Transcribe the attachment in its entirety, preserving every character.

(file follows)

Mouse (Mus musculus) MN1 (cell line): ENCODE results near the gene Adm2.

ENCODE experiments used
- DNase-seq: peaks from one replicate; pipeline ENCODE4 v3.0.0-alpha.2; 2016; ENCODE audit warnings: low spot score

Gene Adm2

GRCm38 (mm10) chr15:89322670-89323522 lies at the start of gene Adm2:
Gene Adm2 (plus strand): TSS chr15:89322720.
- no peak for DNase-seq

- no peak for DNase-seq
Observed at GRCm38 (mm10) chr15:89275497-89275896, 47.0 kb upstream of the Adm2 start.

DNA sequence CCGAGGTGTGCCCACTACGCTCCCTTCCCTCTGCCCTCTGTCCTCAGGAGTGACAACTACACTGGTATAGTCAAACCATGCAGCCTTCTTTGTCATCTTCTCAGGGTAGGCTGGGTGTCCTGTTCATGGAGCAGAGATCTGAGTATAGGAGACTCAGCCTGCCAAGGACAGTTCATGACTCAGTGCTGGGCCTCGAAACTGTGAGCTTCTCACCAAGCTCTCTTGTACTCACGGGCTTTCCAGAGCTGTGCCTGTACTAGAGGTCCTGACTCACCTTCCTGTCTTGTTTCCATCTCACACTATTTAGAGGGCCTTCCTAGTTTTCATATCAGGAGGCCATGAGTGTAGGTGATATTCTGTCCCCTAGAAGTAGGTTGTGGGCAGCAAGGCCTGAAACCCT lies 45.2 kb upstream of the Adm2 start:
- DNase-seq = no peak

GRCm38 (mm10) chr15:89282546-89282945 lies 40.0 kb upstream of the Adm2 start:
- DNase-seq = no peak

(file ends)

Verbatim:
Mouse (Mus musculus) MN1 (cell line): ENCODE results near the gene Adm2.

ENCODE experiments used
- DNase-seq: peaks from one replicate; pipeline ENCODE4 v3.0.0-alpha.2; 2016; ENCODE audit warnings: low spot score

Gene Adm2

GRCm38 (mm10) chr15:89322670-89323522 lies at the start of gene Adm2:
Gene Adm2 (plus strand): TSS chr15:89322720.
- no peak for DNase-seq

- no peak for DNase-seq
Observed at GRCm38 (mm10) chr15:89275497-89275896, 47.0 kb upstream of the Adm2 start.

DNA sequence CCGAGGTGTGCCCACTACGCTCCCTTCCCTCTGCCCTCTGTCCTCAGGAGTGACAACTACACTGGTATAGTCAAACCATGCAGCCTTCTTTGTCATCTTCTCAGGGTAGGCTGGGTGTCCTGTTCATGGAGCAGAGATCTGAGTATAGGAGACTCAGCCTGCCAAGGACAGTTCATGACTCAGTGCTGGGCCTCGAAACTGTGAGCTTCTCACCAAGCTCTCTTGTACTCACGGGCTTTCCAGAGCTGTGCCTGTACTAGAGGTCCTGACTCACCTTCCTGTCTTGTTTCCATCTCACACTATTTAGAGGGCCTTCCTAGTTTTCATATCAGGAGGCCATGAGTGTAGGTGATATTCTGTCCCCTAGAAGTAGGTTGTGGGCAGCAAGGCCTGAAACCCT lies 45.2 kb upstream of the Adm2 start:
- DNase-seq = no peak

GRCm38 (mm10) chr15:89282546-89282945 lies 40.0 kb upstream of the Adm2 start:
- DNase-seq = no peak